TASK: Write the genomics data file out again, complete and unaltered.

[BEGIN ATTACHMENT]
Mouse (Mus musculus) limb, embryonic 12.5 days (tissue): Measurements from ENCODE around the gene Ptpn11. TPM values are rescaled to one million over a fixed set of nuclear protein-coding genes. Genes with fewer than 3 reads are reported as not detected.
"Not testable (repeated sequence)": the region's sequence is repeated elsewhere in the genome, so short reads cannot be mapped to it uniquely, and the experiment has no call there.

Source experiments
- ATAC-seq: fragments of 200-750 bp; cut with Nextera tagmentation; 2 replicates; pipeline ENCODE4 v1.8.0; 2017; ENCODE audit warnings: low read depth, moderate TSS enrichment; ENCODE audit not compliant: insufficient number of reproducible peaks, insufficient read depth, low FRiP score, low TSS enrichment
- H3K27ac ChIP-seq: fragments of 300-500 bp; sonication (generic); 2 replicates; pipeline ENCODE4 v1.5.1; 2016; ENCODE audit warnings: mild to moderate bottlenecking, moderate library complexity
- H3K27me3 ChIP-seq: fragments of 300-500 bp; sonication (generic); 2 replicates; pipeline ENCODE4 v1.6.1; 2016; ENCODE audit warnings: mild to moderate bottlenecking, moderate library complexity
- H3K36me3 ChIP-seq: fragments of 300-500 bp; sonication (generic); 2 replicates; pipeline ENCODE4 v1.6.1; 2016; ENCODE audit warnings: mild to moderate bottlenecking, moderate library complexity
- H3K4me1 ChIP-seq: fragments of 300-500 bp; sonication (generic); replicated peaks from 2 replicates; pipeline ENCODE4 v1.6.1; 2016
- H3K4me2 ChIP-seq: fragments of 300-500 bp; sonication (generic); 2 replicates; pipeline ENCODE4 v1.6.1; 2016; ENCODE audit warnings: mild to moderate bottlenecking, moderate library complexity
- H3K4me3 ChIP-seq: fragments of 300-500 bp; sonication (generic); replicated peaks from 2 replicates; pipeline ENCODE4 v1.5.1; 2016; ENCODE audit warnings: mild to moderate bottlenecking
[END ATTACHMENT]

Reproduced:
Mouse (Mus musculus) limb, embryonic 12.5 days (tissue): Measurements from ENCODE around the gene Ptpn11. TPM values are rescaled to one million over a fixed set of nuclear protein-coding genes. Genes with fewer than 3 reads are reported as not detected.
"Not testable (repeated sequence)": the region's sequence is repeated elsewhere in the genome, so short reads cannot be mapped to it uniquely, and the experiment has no call there.

Source experiments
- ATAC-seq: fragments of 200-750 bp; cut with Nextera tagmentation; 2 replicates; pipeline ENCODE4 v1.8.0; 2017; ENCODE audit warnings: low read depth, moderate TSS enrichment; ENCODE audit not compliant: insufficient number of reproducible peaks, insufficient read depth, low FRiP score, low TSS enrichment
- H3K27ac ChIP-seq: fragments of 300-500 bp; sonication (generic); 2 replicates; pipeline ENCODE4 v1.5.1; 2016; ENCODE audit warnings: mild to moderate bottlenecking, moderate library complexity
- H3K27me3 ChIP-seq: fragments of 300-500 bp; sonication (generic); 2 replicates; pipeline ENCODE4 v1.6.1; 2016; ENCODE audit warnings: mild to moderate bottlenecking, moderate library complexity
- H3K36me3 ChIP-seq: fragments of 300-500 bp; sonication (generic); 2 replicates; pipeline ENCODE4 v1.6.1; 2016; ENCODE audit warnings: mild to moderate bottlenecking, moderate library complexity
- H3K4me1 ChIP-seq: fragments of 300-500 bp; sonication (generic); replicated peaks from 2 replicates; pipeline ENCODE4 v1.6.1; 2016
- H3K4me2 ChIP-seq: fragments of 300-500 bp; sonication (generic); 2 replicates; pipeline ENCODE4 v1.6.1; 2016; ENCODE audit warnings: mild to moderate bottlenecking, moderate library complexity
- H3K4me3 ChIP-seq: fragments of 300-500 bp; sonication (generic); replicated peaks from 2 replicates; pipeline ENCODE4 v1.5.1; 2016; ENCODE audit warnings: mild to moderate bottlenecking